Have you ever seen a film that was so unexpected in its brutality and its disturbing content that you found it unforgettable? Well, one such example screening as part of Sydney Film Festival is Isabella Eklof‘s Holiday. Judging from the poster, you would expect some sort of exploitative saga about a woman in trouble, but through Eklof’s eyes, it is nothing like that at all, and that is what makes it all the more haunting than one could ever imagine.
Young, vibrant and presumably naive Sascha (Victoria Carmen Sonne) is the new girlfriend of drug dealer Michael (Lai Yde). She joins Michael and a group of friends on a luxury holiday in Turkey, but must accept that this decadent lifestyle comes at a cost, as such is shown in a scene where Sascha overspends on the credit card near the beginning of the film. Also, not least that her own position within this supposed family is as just another prized possession to be owned and displayed by Michael.
While Michael busy with criminal activities that can have him affording all the decadence, Sascha befriends Thomas (Thijs Römer), a man sailing the Mediterranean by himself. Michael is quickly shown to be violent, abusive, and controlling. He has an explicit code of trust and mercilessly punishes those that breach it (like in a scene of violence that is only heard off-screen).
When Sascha needs a break from Michael, she calls Thomas and begins courting him without ever revealing her relationship. This causes major problems when Michael spots her going to visit Thomas.
There are a few films that come to mind when watching Holiday. One of them is Gaspar Noe‘s Irreversible, which is a crime-drama revenge tale that is told in reverse and the film is infamous for its elongated rape sequence. Holiday also has a elongated rape scene that changes the entire tone of the story and makes the outlook of the characters change drastically.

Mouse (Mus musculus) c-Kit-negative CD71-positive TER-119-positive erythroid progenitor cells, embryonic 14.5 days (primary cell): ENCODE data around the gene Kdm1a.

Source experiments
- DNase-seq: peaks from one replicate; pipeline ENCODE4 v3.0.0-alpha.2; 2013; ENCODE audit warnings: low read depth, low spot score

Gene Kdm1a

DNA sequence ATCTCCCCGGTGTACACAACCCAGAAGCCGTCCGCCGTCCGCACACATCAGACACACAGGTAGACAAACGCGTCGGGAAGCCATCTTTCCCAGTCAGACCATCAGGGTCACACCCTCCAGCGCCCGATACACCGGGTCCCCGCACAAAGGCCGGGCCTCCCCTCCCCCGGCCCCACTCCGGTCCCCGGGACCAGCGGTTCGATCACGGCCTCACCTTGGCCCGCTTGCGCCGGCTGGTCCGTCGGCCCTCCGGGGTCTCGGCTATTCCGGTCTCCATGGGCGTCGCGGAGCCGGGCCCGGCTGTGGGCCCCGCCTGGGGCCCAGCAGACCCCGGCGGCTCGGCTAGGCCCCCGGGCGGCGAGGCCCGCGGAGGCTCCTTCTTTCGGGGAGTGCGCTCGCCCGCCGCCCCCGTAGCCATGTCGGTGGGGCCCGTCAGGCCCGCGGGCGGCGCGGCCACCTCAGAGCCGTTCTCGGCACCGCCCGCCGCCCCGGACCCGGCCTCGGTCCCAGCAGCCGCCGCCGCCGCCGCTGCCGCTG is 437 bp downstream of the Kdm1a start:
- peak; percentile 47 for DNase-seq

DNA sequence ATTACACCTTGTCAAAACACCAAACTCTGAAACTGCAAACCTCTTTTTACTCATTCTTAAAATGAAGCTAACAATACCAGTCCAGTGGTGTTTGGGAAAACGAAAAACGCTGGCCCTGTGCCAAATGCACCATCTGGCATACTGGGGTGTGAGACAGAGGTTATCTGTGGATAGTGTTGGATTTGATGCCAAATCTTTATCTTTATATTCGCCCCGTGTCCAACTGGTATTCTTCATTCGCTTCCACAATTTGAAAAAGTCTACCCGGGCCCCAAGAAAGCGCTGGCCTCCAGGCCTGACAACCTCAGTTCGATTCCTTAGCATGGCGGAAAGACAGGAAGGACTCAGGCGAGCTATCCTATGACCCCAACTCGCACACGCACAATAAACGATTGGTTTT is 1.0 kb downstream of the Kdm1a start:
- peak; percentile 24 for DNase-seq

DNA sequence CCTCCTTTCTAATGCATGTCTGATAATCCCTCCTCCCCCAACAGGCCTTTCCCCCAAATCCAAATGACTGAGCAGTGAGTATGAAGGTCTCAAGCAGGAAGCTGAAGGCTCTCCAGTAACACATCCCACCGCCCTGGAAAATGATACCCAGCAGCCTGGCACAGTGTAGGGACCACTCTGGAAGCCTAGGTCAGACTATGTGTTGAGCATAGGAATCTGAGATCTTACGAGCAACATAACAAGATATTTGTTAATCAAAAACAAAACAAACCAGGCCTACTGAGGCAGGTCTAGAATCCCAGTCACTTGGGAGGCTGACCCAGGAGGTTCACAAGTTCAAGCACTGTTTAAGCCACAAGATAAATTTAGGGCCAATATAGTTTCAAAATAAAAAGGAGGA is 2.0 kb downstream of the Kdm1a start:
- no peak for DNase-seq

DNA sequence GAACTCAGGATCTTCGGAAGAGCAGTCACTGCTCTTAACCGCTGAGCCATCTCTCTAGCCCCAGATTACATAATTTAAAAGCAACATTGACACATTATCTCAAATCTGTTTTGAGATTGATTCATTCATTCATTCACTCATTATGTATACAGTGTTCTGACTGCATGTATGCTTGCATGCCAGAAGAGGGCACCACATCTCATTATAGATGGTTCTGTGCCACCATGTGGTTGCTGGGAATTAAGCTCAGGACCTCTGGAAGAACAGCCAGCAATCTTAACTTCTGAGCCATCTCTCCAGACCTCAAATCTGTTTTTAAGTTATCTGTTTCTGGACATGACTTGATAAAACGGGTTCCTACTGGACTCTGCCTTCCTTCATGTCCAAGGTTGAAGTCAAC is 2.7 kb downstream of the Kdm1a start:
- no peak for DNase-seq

Another example is Catherine Breillat‘s Fat Girl, where both films, after the shocking sexual violence happens, all storytelling expectations or tropes are thrown out the window. Nothing will go what audiences will think happen and none of the future events happen only for shock value, but are still unbelievably and irredeemably human. None of the characters are explained due to backstories nor flashbacks; but there is a human element in each of them that can be quite empathetic.
For a film that has subject matter that is pitch-black dark, Eklof and cinematographer Nadim Carlsen lense the film so bright, so vivid and so crisp, that it almost feels like it is a veneer for something sinister; something that is lurking underneath the surface that looks to good to be true.
And that sort of subversion applies to the characters. Despite what Sascha goes through, she is never portrayed as a victim nor as a person that pleads for help. She adapts to the environment that she inhabits in and plays with the cards that she is dealt with. But there are yearnings that she has; as evidenced in scenes with Thomas and how she interacts with him.
Or in another scene set in a nightclub where she stares at herself in the mirror, looking conflicted about whether to become her believed best self and her honest self. But the gradual character arc she goes through becomes gradually toxic and morally perplexing, that it becomes just as unbearable to watch as the violence, particularly when the film reaches its climax.
Victoria Carmen Sonne does very well in portraying Sascha, guiding her through the character arc convincingly and never resorts to histrionics nor endearing herself to the audience. She gets deep into the dark nature of the film (both physically and mentally, in such brave terms) and conveys her character honestly, making the film effective in shocking the audience due to what she goes through.
Lai Yde is incredibly scary as the gangster, Michael, mainly due to how he underplays the role. At times, he can be quite charismatic and brutish and jovial, but like the film’s glossy exterior, there is something underneath the surface just waiting to come out, and Yde gives it his all, giving a compellingly repentant performance that is hard to watch, yet difficult to look away from.
Holiday is a morally repugnant, shockingly apathetic and yet strangely alluring piece of work from Isabella Eklof; sure to both shock and provide food-for-thought to adventurous filmgoers. Just be sure to have a strong stomach, because this is definitely not for the faint-hearted. Hesitantly recommended.
Review Score: THREE AND A HALF STARS (OUT OF FIVE)
Holiday screened as part of the Sydney Film Festival. For more details, head HERE.